Photo: Shutterstock

Facebook is facing another investigation, reports revealed this week, this time allegedly over deals allowing other companies to access users’ data without their consent.

According to reports from The New York Times, the social media platform allowed companies to access users’ data regardless of their privacy settings. Facebook didn’t outline its partnerships with Microsoft, Amazon or Apple in its privacy policy. The company did not immediately respond to request for comment.

Jim Halpert, a DLA Piper partner and co-chair of the firm’s data protection, privacy and security practice, said Facebook’s 2011 consent agreement with the U.S. Federal Trade Commission to reduce its data sharing makes the Menlo Park, California-based company a “unique target.”

While other companies may not face as much scrutiny, he said it’s still a good idea for in-house counsel to check their privacy policies and ensure they include information about where data is shared, especially as the California Consumer Privacy Act’s 2020 implementation approaches. U.S. companies processing European Union residents’ data already must comply with the General Data Protection Regulation.

“You need to be transparent about it. But also, preparing for the [CCPA], it will be important to map and understand those information sharing arrangements,” he said. “Under GDPR, there are sharp restrictions on sharing EU subject data with third parties.”

Under some data protection laws, including GDPR, companies are also required to ensure third parties accessing user data are secure and compliant.

Sandra Jeskie, a partner at Duane Morris, said outside of the CCPA, the U.S. still doesn’t have many laws limiting companies’ ability to share user data or outlining requirements for privacy policies. But that is likely to change, she added, as federal legislators debate a national data protection law. Many states are in the process of creating their own legislation.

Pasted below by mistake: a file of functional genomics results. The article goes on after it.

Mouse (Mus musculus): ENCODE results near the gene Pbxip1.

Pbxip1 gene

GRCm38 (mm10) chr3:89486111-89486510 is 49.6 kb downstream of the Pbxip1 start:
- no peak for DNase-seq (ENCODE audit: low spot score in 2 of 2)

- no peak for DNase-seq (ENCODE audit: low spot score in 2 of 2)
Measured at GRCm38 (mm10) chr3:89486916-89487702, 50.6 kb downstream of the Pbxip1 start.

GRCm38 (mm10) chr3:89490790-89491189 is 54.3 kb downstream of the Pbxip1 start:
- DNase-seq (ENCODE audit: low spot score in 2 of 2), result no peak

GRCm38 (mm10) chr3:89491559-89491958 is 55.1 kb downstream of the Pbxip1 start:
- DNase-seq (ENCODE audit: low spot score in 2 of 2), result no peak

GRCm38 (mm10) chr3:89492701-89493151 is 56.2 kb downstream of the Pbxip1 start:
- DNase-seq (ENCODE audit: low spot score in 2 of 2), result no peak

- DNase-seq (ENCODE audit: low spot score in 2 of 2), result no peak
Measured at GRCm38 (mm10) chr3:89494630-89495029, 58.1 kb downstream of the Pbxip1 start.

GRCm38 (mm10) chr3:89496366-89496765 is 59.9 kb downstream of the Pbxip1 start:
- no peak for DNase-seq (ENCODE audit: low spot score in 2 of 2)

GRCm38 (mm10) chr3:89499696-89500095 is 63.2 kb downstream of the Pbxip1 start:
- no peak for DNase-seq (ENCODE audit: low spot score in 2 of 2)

“People have seen GDPR, they’re now seeing [CCPA], and of course there’s been some very significant, high-profile data breaches of information,” Jeskie said. “Certainly, legislators are much more cognizant of the privacy protections, and I think we’re starting to see a change in the U.S. consumer version of what information should be protected and not. We’re seeing some momentum for a national privacy law.”

To comply with the CCPA and GDPR and keep consumer trust, companies should outline in detail their privacy practices. Jeskie and Halpert said some companies treat privacy policies more like a short media statement than a source of in-depth information for consumers.

As legislators and consumers grow more aware of potential cyber risks, it’s important for companies to understand what user data they’re collecting, why they’re collecting it and how they’re sharing and storing it, Jeskie said, so they’re able to share that information with users.

She noted privacy policies may change over time as the company launches new products and features. Customers need to be notified when that happens.

“In the [CCPA], in the privacy policy itself it’s required that you have to describe the process by which you’re going to notify consumers, to the extent that they have material change to the privacy policy,” Jeskie said. “So if you’re doing something that is different, sharing additional information … when you have those kinds of changes, you really need to make sure that you present that notification.”

Read More: 

7 Reasons 2019 Is the Year of Privacy

Privacy Notices, Opt-In Clauses Debated as US Regulators Shape Federal Privacy Law

Potential FTC Facebook Fine Could Signal Stricter US Enforcement of Tech’s Privacy Policies

Facebook Makes Privacy Policy Hires Amid Calls for Regulation, Messaging Merger Plans